Most hospital offer full-time CNA jobs that require forty hours of work every week, and allow rotating weekend as well as holiday schedules. Some nurse aides are looking for part-time or per diem positions only and many hospitals have those available as well. If you are looking for guaranteed hours of work then you should choose either a full-time or a part-time CNA position since these receive priority over a per-diem position. A CNA who chooses to work per diem is usually called in only when full-time or part-time nurse aide employees are not available. Most hospital CNA employed for per diem positions are required to work at least one week-end every month. Nursing homes as well as hospitals are experiencing an acute nursing and CNA shortage, which translates into plenty of overtime work. A hospital CNA may choose to work double shifts or extra days and receive overtime reimbursement.

Questions, Comments, Suggestions

Felica G. on July 16, 2014 at 02:23 PM
How long do CNA classes take and what exactly do you have to do?

Admin on July 19, 2014 at 10:51 PM
Nursing assistant training courses may take anywhere between three weeks to three months to complete, depending on the facility or school which offers the program. To enroll in nurse aide classes you must meet certain admission criteria pertaining to education, health, and background history. Those who are accepted into CNA classes must complete both the classroom and hands-on practice sessions to graduate. Finally, one must pass a final exam which tests a candidate's skills and abilities to practice correctly and safely. When you pass this final test you become a certified nurse aide.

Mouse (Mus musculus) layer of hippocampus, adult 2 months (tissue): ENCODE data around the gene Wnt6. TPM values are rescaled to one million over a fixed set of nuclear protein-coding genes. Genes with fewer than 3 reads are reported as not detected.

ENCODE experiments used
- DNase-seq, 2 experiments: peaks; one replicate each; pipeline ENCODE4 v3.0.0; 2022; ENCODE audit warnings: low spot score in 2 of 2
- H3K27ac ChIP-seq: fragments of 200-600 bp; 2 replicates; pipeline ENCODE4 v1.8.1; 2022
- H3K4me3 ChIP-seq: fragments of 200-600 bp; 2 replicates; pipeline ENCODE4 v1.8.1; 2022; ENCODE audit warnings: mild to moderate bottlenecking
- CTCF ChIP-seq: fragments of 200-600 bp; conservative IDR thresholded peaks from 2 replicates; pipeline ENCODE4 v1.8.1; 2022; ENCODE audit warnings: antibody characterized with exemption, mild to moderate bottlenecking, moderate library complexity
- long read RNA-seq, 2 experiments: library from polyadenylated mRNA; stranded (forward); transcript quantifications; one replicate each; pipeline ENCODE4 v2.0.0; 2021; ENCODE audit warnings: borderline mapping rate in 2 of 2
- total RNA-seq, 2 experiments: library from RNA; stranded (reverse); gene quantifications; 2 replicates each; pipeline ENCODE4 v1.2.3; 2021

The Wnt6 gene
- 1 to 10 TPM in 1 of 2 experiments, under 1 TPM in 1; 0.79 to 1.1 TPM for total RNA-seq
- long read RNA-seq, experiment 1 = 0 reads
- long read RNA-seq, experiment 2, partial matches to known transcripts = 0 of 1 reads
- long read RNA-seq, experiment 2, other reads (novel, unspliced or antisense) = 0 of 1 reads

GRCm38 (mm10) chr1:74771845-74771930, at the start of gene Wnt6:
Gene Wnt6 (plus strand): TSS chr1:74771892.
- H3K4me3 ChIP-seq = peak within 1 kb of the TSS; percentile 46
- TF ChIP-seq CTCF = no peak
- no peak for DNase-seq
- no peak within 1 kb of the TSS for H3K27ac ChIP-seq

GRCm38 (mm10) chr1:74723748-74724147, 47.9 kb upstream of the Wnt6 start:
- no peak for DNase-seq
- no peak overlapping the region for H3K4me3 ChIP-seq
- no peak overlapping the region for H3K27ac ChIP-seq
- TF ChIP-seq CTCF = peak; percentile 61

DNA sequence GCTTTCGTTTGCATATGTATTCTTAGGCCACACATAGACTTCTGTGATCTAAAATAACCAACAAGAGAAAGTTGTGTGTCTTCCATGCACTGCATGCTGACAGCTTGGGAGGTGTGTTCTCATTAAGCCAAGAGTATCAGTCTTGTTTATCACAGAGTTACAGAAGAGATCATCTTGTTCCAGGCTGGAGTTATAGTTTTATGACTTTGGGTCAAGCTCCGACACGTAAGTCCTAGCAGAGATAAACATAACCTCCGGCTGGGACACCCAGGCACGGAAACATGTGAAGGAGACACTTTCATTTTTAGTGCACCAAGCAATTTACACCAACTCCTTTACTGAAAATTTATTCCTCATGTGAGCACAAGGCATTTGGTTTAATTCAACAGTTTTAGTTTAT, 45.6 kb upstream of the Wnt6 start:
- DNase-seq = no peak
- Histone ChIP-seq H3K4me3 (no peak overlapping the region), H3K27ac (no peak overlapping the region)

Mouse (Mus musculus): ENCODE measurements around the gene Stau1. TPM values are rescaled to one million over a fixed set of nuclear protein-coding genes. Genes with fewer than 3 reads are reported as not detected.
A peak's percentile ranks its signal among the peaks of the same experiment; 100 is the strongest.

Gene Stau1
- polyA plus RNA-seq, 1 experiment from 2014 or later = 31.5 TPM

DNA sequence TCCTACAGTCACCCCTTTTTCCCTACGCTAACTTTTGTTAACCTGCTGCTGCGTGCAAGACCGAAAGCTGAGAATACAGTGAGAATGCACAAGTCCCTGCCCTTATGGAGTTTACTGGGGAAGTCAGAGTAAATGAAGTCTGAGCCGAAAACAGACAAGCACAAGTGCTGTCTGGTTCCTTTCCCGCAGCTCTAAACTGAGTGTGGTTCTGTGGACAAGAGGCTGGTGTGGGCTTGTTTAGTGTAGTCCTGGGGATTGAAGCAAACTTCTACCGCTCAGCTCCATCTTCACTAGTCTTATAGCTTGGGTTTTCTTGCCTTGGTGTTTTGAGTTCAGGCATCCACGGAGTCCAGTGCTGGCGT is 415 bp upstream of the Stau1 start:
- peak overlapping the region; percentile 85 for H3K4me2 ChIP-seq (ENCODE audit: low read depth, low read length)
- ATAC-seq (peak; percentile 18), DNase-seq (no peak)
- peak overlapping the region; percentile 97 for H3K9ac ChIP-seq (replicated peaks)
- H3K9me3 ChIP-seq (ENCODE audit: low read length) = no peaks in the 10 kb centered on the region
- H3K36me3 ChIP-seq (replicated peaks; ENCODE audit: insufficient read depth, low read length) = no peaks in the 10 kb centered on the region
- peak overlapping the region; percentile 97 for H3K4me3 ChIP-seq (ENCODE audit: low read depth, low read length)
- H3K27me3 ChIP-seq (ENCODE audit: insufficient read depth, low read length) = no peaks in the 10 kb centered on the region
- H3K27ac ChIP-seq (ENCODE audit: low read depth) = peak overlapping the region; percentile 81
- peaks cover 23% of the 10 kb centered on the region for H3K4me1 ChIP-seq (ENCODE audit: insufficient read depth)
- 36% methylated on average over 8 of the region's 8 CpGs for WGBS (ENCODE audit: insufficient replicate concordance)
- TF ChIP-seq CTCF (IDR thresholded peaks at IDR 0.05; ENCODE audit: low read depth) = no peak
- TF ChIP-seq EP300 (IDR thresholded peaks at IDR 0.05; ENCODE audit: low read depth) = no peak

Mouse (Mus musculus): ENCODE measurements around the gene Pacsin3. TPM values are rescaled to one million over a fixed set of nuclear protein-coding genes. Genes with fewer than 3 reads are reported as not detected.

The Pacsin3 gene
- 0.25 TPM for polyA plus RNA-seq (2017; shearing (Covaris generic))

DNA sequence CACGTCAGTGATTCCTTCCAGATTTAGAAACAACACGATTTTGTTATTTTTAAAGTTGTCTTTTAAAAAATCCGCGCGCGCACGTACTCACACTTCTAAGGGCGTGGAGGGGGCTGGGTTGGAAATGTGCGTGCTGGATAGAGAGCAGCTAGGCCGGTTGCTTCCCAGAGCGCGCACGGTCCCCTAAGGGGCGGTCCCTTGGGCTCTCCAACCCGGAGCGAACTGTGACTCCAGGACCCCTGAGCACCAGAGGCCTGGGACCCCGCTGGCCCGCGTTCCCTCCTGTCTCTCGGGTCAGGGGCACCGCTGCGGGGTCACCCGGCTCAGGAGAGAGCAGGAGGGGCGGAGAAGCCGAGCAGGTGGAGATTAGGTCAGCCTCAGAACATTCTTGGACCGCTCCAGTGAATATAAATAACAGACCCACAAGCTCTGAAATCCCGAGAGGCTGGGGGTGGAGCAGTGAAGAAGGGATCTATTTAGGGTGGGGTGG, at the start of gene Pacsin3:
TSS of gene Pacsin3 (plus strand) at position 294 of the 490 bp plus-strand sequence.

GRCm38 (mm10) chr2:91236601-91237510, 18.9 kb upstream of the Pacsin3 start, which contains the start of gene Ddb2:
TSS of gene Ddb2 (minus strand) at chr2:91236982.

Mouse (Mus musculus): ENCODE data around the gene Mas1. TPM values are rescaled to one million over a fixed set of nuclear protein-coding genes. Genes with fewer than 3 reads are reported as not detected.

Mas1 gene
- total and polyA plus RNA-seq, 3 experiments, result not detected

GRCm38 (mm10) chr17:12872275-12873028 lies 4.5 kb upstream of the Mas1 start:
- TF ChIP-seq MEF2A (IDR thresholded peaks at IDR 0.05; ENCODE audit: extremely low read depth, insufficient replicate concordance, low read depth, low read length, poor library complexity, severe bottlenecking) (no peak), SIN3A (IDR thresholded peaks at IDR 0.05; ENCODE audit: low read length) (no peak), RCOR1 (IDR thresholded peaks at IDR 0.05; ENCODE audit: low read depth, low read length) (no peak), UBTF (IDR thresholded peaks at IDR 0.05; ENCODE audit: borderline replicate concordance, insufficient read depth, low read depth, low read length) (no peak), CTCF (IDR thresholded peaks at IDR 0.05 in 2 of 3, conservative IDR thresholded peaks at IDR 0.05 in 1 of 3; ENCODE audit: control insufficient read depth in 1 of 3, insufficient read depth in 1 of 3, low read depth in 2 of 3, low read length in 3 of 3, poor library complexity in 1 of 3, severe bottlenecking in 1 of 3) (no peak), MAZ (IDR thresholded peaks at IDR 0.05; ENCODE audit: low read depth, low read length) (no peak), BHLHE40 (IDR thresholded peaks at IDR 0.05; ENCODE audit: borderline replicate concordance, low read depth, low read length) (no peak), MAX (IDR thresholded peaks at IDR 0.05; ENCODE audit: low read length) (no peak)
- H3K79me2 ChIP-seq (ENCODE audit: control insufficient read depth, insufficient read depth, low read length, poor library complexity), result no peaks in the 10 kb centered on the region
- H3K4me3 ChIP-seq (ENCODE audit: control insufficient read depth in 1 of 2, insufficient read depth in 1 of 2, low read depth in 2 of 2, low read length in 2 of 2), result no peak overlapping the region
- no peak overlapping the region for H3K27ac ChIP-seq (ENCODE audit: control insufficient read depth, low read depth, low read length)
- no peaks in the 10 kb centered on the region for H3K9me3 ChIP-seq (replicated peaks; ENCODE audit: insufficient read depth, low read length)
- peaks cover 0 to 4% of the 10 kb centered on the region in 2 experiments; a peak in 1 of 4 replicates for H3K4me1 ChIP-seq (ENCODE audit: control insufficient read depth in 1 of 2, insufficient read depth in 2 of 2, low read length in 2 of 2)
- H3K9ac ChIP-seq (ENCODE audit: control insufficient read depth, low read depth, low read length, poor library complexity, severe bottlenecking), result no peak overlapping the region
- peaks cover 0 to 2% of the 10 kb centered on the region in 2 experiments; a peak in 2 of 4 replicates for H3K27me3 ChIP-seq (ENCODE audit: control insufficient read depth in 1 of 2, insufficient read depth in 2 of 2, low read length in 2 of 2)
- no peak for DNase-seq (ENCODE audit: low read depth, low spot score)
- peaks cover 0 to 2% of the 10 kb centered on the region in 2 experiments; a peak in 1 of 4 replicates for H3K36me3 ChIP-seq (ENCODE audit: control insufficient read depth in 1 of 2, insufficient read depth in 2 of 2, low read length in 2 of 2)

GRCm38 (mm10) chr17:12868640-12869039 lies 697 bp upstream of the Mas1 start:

After becoming a CNA how much more experience, training or school has to be done to become a registered nurse?

I am in the military and I do not have too much time to actually attend a regular CNA program. Who offers online CNA classes?

How do I sign up for CNA training? I am having trouble finding the shortest training program in my area. Can you help me?

How long does it take to get the CNA certificate itself while in school taking courses?

Can you share any tips or advice regarding CNA job interviews?

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Being a Successful C.N.A

Besides knowledge and proficiency there are many qualities which define a competent CNA. Our list includes the answers of residents, families, and those of experienced nurse aides who have been in the health care field for an extended period of time. Most of the qualities listed below represent the reasons and motivational factors driving new individuals to become certified nurse aides.

A competent CNA shows support for others, as well as patience, compassion and empathy. To become a good nursing assistant one needs to understand the meaning of being a team player. An effective nursing assistant learns to become a good listener who cares about and understands the needs of the residents, has a helping nature and a positive attitude. Both patients and co-workers appreciate a smile, an upbeat personality, as well as someone who takes pride in their work. A nurse aide job requires good organizational skills, patience, good judgment, and effective communication.